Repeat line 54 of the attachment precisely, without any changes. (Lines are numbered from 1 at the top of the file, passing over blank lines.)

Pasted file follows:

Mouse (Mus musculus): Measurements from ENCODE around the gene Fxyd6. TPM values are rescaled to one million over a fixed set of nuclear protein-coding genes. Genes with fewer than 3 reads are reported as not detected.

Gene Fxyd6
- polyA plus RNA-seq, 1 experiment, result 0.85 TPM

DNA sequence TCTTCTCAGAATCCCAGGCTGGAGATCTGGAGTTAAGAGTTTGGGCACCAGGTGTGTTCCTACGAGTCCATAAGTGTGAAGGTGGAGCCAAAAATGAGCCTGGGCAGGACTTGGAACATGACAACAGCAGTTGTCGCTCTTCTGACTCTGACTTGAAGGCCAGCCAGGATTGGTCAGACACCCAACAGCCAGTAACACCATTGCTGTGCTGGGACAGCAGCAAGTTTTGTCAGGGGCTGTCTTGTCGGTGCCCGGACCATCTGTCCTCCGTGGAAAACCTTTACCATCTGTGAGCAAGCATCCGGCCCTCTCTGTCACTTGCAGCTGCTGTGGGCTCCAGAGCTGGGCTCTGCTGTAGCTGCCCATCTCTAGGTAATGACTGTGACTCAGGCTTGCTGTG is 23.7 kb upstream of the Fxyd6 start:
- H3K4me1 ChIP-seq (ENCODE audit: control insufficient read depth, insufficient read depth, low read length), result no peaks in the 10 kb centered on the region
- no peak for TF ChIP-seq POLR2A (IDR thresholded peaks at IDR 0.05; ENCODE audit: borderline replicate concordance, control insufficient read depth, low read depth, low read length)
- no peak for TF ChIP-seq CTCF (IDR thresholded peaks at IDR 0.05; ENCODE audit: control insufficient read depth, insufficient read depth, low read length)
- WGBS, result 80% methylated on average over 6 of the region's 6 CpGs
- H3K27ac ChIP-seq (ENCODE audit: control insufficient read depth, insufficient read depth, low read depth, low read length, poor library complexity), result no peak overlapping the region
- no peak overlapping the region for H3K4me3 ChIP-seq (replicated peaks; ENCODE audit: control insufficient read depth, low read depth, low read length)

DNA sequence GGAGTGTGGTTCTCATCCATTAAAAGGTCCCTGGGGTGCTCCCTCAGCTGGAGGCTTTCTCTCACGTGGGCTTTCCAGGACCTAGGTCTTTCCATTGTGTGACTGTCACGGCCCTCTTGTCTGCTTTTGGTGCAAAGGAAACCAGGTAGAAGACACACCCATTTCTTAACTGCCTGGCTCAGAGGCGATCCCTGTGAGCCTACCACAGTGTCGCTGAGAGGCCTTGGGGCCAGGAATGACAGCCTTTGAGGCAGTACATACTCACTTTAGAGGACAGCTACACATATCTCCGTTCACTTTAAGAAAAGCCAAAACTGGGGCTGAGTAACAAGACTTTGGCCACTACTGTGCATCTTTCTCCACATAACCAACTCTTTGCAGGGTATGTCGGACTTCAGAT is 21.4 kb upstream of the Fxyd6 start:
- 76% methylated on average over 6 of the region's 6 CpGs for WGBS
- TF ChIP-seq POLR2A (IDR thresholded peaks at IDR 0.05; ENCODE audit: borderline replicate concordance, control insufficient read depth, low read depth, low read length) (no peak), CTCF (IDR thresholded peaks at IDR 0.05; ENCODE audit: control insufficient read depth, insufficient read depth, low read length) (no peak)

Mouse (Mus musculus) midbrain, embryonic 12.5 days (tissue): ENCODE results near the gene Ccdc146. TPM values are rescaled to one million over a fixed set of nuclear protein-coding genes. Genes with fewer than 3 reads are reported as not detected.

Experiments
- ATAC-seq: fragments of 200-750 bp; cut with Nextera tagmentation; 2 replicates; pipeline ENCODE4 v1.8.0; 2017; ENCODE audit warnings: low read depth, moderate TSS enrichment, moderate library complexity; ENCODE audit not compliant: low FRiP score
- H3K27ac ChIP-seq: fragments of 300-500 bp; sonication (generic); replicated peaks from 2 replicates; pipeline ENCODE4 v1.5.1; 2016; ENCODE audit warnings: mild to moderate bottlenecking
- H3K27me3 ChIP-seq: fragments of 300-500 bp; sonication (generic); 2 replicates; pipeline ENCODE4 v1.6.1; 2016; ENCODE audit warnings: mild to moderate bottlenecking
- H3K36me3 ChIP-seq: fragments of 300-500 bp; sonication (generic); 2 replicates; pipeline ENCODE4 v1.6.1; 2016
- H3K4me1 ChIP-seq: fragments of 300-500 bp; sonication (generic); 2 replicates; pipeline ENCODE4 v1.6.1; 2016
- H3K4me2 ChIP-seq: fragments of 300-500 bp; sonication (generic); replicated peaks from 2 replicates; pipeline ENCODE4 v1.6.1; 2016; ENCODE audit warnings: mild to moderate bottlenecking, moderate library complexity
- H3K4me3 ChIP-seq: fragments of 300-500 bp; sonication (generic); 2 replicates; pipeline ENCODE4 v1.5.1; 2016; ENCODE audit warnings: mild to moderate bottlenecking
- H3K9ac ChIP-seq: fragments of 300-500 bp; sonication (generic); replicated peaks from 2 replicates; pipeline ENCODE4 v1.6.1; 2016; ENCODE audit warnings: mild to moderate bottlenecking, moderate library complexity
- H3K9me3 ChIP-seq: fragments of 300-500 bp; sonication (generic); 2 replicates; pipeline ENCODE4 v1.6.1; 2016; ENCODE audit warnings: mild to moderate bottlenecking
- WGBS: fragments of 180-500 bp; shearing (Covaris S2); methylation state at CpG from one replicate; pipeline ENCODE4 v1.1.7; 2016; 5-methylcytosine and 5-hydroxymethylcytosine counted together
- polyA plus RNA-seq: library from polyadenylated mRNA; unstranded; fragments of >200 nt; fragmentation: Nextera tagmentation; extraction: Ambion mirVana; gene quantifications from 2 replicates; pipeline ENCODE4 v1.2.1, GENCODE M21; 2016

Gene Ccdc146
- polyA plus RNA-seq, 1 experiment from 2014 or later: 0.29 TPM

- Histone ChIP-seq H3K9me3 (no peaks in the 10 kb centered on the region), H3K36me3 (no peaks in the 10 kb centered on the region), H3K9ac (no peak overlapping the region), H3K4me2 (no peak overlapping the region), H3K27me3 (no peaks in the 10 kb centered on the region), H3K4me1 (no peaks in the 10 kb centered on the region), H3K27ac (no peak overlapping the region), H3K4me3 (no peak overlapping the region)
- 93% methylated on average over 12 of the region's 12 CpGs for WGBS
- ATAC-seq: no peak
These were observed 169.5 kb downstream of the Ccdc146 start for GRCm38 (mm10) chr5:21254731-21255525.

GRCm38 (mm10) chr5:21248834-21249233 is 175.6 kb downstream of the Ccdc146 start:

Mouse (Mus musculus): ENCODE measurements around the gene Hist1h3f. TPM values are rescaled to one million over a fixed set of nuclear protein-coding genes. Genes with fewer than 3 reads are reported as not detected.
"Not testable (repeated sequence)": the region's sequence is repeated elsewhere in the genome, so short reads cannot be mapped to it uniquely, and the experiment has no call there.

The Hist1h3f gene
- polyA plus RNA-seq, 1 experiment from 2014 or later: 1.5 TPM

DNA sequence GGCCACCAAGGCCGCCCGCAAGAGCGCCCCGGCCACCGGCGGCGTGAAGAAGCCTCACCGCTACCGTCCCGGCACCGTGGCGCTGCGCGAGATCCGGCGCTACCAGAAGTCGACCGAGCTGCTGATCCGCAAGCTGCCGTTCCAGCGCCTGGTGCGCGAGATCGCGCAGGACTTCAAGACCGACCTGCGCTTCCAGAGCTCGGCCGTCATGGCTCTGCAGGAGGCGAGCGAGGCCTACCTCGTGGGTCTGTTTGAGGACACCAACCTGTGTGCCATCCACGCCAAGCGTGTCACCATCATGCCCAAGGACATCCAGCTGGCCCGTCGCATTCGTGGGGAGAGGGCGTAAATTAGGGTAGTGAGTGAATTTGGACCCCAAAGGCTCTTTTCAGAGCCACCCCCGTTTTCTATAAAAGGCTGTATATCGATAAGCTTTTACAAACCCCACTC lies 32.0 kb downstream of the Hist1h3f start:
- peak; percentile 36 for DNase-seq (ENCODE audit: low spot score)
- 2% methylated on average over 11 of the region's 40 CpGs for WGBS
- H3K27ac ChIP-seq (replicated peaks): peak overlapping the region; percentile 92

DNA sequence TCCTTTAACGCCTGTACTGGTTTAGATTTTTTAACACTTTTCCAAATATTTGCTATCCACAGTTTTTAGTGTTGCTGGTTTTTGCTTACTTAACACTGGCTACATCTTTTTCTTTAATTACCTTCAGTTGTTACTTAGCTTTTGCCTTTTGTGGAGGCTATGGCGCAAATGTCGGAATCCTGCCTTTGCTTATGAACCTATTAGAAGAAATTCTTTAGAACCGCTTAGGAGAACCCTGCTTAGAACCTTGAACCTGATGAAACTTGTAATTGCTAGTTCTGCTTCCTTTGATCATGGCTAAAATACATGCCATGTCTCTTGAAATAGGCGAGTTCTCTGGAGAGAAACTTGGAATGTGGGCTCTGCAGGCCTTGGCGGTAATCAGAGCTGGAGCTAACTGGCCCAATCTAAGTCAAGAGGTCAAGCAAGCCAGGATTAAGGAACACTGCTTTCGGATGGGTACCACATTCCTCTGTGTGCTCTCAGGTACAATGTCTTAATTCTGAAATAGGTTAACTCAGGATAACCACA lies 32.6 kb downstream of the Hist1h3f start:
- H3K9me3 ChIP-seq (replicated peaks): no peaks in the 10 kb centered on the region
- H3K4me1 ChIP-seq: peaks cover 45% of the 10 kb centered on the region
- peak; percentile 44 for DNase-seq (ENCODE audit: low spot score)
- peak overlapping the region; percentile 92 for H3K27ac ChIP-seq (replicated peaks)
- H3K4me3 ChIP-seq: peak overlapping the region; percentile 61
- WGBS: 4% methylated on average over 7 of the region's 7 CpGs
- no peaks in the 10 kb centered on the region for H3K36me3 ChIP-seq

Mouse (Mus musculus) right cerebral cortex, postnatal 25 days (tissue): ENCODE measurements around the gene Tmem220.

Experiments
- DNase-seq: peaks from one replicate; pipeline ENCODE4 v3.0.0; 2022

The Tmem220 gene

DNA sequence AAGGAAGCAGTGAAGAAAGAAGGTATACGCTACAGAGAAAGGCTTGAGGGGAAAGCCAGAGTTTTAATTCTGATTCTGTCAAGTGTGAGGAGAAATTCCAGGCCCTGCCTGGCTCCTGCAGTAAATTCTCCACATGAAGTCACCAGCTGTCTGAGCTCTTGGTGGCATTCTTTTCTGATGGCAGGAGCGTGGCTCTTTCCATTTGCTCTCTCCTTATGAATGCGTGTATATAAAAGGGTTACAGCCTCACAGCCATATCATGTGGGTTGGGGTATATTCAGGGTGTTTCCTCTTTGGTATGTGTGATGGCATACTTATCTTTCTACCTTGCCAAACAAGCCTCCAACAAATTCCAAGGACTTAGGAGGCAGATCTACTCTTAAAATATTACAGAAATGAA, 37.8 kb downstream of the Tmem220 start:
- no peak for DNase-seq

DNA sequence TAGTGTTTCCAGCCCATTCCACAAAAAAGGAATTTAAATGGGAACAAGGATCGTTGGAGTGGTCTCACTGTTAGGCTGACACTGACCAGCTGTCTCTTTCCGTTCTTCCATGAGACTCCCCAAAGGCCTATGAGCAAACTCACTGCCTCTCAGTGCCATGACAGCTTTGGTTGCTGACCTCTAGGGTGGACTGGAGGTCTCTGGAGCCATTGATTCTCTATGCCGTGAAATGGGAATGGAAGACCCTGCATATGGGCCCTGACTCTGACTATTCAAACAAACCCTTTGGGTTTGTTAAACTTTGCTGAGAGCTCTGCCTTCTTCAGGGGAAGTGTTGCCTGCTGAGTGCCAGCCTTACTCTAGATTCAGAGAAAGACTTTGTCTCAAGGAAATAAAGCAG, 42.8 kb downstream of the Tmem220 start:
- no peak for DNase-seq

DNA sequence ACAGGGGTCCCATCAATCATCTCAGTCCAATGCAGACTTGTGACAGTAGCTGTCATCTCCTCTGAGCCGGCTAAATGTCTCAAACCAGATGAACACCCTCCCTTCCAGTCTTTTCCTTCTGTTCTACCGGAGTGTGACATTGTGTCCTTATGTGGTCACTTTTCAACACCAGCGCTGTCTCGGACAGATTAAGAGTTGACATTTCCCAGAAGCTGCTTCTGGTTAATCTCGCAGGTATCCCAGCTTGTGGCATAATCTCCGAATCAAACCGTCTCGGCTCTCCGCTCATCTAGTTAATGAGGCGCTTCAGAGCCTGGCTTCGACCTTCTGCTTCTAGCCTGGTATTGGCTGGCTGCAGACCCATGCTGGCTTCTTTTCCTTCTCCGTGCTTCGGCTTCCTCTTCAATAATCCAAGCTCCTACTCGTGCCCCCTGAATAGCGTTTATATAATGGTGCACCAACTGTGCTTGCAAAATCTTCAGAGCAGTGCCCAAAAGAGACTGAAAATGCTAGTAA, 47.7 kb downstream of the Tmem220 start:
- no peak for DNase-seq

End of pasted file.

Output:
DNA sequence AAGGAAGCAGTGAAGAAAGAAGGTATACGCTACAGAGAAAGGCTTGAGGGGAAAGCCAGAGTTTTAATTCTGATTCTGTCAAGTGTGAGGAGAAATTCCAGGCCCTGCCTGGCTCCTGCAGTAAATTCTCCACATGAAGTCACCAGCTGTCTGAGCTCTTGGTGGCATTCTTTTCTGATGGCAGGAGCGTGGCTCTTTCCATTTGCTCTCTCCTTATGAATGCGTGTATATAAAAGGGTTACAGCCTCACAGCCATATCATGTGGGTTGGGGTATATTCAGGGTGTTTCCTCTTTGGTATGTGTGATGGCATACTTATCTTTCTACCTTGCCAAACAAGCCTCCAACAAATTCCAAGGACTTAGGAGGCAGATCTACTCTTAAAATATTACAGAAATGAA, 37.8 kb downstream of the Tmem220 start: